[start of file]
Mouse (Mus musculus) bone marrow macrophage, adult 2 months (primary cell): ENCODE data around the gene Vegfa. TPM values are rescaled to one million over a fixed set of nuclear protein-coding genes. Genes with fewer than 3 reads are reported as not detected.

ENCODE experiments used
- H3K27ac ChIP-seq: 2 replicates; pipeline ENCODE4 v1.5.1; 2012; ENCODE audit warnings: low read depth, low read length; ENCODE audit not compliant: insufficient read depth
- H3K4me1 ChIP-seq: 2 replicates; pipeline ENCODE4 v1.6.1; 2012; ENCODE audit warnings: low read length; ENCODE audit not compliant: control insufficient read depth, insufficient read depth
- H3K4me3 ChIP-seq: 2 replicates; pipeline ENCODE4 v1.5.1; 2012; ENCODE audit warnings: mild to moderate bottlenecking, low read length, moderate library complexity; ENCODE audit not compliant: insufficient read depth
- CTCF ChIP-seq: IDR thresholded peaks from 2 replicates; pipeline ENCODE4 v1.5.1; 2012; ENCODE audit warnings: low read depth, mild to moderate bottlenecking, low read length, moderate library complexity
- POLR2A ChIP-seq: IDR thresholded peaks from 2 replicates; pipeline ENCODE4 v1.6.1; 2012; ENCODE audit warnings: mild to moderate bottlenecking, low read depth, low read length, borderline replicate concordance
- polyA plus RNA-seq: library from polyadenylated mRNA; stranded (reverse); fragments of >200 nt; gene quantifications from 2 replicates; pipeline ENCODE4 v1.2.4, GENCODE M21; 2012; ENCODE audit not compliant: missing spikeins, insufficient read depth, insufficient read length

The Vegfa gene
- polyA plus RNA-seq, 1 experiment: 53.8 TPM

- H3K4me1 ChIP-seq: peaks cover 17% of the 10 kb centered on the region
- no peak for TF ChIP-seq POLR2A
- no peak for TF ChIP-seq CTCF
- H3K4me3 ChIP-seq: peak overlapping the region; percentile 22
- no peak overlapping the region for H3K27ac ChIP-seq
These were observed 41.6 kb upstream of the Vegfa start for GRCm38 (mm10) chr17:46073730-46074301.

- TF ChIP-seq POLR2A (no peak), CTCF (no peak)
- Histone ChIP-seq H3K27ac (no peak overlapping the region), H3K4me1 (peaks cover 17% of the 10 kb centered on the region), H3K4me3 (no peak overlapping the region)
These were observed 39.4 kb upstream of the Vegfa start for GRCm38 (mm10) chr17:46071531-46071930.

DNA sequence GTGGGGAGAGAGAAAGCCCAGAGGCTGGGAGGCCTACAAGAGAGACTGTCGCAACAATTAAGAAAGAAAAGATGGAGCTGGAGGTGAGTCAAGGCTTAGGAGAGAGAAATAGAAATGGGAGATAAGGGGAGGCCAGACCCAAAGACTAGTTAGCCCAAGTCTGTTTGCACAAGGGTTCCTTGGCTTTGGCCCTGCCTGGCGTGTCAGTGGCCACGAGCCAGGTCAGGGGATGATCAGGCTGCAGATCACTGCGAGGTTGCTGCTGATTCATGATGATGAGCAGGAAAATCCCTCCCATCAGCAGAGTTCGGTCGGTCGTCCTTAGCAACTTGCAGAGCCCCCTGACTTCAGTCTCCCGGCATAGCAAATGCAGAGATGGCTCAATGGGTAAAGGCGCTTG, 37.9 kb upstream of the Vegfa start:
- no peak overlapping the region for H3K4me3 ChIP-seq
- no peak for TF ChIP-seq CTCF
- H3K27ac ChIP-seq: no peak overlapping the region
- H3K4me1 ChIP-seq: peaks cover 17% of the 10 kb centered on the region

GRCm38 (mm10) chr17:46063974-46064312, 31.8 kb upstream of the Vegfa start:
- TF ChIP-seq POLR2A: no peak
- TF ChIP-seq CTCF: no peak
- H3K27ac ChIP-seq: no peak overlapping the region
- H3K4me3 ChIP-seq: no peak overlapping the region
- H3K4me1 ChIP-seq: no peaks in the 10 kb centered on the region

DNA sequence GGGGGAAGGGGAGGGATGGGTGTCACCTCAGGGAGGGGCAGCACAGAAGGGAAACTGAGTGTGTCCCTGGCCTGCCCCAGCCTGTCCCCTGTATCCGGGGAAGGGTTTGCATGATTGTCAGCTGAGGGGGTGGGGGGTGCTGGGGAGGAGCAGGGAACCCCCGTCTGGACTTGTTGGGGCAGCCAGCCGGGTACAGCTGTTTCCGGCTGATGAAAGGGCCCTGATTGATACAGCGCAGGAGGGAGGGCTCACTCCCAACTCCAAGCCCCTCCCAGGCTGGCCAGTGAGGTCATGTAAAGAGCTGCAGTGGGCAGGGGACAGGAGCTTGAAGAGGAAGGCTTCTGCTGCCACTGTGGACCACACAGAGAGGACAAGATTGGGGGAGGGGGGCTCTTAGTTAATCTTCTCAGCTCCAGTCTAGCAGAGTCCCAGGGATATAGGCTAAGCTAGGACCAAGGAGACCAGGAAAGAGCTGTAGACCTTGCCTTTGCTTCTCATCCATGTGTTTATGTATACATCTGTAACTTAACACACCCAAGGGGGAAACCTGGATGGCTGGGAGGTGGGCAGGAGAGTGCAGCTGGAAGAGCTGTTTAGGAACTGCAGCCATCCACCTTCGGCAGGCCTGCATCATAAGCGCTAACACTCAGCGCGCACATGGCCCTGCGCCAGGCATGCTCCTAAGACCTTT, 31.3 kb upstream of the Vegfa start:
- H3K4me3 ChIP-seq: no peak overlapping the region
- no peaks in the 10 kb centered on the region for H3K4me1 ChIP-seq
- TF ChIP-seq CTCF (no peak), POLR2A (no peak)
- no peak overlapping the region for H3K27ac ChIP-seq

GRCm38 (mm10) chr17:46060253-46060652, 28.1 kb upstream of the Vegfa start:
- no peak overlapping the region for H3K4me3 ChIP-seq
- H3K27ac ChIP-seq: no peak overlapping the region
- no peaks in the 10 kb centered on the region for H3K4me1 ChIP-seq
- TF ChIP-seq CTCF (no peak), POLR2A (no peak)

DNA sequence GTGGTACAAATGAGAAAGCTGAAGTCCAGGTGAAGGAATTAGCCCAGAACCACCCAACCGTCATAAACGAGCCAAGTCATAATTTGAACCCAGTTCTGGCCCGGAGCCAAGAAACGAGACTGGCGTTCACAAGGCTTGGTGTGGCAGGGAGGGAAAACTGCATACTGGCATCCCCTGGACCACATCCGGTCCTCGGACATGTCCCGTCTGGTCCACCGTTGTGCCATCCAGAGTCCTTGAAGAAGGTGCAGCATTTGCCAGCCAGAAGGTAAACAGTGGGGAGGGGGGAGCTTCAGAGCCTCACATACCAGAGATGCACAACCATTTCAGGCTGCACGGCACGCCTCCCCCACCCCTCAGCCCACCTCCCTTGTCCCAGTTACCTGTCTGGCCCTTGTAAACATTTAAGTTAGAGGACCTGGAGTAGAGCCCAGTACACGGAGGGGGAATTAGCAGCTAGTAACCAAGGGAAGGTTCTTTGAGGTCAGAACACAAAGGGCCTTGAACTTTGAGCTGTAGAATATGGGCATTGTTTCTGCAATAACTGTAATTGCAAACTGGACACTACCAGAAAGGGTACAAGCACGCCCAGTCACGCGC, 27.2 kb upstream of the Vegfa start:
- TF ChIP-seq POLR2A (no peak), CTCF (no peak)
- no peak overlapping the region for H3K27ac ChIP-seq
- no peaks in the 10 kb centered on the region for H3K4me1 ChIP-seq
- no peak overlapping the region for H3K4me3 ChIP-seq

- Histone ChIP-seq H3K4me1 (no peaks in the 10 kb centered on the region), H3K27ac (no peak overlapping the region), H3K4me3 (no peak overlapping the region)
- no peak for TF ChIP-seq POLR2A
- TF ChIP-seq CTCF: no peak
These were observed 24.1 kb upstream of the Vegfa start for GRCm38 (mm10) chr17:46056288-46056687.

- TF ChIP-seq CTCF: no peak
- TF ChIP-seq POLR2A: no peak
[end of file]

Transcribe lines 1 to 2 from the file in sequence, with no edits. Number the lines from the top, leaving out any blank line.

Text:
Mouse (Mus musculus) bone marrow macrophage, adult 2 months (primary cell): ENCODE data around the gene Vegfa. TPM values are rescaled to one million over a fixed set of nuclear protein-coding genes. Genes with fewer than 3 reads are reported as not detected.

ENCODE experiments used